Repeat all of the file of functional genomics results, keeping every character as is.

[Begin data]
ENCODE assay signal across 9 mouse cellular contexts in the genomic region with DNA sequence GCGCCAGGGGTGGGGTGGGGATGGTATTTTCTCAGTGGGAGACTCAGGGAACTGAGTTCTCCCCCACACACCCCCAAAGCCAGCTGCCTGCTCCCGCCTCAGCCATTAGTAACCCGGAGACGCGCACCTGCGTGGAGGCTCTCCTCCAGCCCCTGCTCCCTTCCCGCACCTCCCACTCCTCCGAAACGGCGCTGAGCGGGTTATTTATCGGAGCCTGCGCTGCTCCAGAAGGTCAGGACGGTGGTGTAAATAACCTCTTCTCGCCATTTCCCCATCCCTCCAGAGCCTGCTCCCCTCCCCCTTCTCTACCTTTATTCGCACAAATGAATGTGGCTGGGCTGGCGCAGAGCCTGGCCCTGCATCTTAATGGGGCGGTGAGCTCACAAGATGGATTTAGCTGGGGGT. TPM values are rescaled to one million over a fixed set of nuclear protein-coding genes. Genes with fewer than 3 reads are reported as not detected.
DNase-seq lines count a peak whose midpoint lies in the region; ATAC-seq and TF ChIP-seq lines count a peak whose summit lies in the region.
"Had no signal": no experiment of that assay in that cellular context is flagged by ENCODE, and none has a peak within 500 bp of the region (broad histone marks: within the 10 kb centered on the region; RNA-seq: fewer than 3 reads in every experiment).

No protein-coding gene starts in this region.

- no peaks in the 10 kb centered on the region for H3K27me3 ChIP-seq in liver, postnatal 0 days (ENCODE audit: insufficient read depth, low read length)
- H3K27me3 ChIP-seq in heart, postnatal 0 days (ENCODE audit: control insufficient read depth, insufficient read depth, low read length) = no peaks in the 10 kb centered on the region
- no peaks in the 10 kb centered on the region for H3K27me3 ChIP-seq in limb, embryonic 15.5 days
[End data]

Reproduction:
ENCODE assay signal across 9 mouse cellular contexts in the genomic region with DNA sequence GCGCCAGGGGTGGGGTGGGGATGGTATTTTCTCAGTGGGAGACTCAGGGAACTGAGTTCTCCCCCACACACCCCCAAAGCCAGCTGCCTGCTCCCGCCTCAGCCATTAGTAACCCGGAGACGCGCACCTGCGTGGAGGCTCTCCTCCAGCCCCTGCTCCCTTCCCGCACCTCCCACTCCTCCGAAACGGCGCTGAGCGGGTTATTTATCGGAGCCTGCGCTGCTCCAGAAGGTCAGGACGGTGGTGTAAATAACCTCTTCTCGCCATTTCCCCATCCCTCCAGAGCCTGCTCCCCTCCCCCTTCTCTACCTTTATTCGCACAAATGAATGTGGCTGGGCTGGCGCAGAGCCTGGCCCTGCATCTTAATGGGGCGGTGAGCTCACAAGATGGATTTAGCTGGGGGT. TPM values are rescaled to one million over a fixed set of nuclear protein-coding genes. Genes with fewer than 3 reads are reported as not detected.
DNase-seq lines count a peak whose midpoint lies in the region; ATAC-seq and TF ChIP-seq lines count a peak whose summit lies in the region.
"Had no signal": no experiment of that assay in that cellular context is flagged by ENCODE, and none has a peak within 500 bp of the region (broad histone marks: within the 10 kb centered on the region; RNA-seq: fewer than 3 reads in every experiment).

No protein-coding gene starts in this region.

- no peaks in the 10 kb centered on the region for H3K27me3 ChIP-seq in liver, postnatal 0 days (ENCODE audit: insufficient read depth, low read length)
- H3K27me3 ChIP-seq in heart, postnatal 0 days (ENCODE audit: control insufficient read depth, insufficient read depth, low read length) = no peaks in the 10 kb centered on the region
- no peaks in the 10 kb centered on the region for H3K27me3 ChIP-seq in limb, embryonic 15.5 days